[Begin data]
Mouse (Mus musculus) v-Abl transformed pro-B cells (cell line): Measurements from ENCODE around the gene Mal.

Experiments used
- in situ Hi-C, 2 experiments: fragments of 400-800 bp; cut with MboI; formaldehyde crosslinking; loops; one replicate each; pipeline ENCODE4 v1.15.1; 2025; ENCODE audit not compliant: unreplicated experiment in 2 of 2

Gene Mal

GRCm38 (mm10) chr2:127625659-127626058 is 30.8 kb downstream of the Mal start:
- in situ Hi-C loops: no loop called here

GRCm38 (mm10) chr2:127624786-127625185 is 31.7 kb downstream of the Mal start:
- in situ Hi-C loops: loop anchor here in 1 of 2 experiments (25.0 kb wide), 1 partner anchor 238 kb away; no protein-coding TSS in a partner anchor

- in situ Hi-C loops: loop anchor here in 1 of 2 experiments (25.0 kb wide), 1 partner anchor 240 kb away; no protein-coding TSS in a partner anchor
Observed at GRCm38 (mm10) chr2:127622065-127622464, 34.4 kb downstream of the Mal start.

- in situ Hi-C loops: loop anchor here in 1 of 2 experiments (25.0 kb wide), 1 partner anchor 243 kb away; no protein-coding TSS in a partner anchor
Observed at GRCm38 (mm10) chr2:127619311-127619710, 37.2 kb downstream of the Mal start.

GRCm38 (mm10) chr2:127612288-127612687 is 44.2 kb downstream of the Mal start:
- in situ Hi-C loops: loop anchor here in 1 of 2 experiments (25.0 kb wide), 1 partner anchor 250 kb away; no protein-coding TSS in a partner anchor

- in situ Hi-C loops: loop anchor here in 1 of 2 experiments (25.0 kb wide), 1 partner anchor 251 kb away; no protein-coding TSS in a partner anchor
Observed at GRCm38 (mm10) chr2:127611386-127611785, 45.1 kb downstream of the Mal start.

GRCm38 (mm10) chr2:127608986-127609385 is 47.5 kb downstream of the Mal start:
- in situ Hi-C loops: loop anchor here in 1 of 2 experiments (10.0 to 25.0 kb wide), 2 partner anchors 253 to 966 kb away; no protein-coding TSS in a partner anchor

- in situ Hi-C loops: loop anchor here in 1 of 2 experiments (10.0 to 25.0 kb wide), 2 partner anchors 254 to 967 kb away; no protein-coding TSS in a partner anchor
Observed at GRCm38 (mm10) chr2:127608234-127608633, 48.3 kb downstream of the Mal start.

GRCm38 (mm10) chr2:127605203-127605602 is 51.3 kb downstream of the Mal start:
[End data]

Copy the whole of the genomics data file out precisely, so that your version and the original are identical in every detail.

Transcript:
Mouse (Mus musculus) v-Abl transformed pro-B cells (cell line): Measurements from ENCODE around the gene Mal.

Experiments used
- in situ Hi-C, 2 experiments: fragments of 400-800 bp; cut with MboI; formaldehyde crosslinking; loops; one replicate each; pipeline ENCODE4 v1.15.1; 2025; ENCODE audit not compliant: unreplicated experiment in 2 of 2

Gene Mal

GRCm38 (mm10) chr2:127625659-127626058 is 30.8 kb downstream of the Mal start:
- in situ Hi-C loops: no loop called here

GRCm38 (mm10) chr2:127624786-127625185 is 31.7 kb downstream of the Mal start:
- in situ Hi-C loops: loop anchor here in 1 of 2 experiments (25.0 kb wide), 1 partner anchor 238 kb away; no protein-coding TSS in a partner anchor

- in situ Hi-C loops: loop anchor here in 1 of 2 experiments (25.0 kb wide), 1 partner anchor 240 kb away; no protein-coding TSS in a partner anchor
Observed at GRCm38 (mm10) chr2:127622065-127622464, 34.4 kb downstream of the Mal start.

- in situ Hi-C loops: loop anchor here in 1 of 2 experiments (25.0 kb wide), 1 partner anchor 243 kb away; no protein-coding TSS in a partner anchor
Observed at GRCm38 (mm10) chr2:127619311-127619710, 37.2 kb downstream of the Mal start.

GRCm38 (mm10) chr2:127612288-127612687 is 44.2 kb downstream of the Mal start:
- in situ Hi-C loops: loop anchor here in 1 of 2 experiments (25.0 kb wide), 1 partner anchor 250 kb away; no protein-coding TSS in a partner anchor

- in situ Hi-C loops: loop anchor here in 1 of 2 experiments (25.0 kb wide), 1 partner anchor 251 kb away; no protein-coding TSS in a partner anchor
Observed at GRCm38 (mm10) chr2:127611386-127611785, 45.1 kb downstream of the Mal start.

GRCm38 (mm10) chr2:127608986-127609385 is 47.5 kb downstream of the Mal start:
- in situ Hi-C loops: loop anchor here in 1 of 2 experiments (10.0 to 25.0 kb wide), 2 partner anchors 253 to 966 kb away; no protein-coding TSS in a partner anchor

- in situ Hi-C loops: loop anchor here in 1 of 2 experiments (10.0 to 25.0 kb wide), 2 partner anchors 254 to 967 kb away; no protein-coding TSS in a partner anchor
Observed at GRCm38 (mm10) chr2:127608234-127608633, 48.3 kb downstream of the Mal start.

GRCm38 (mm10) chr2:127605203-127605602 is 51.3 kb downstream of the Mal start: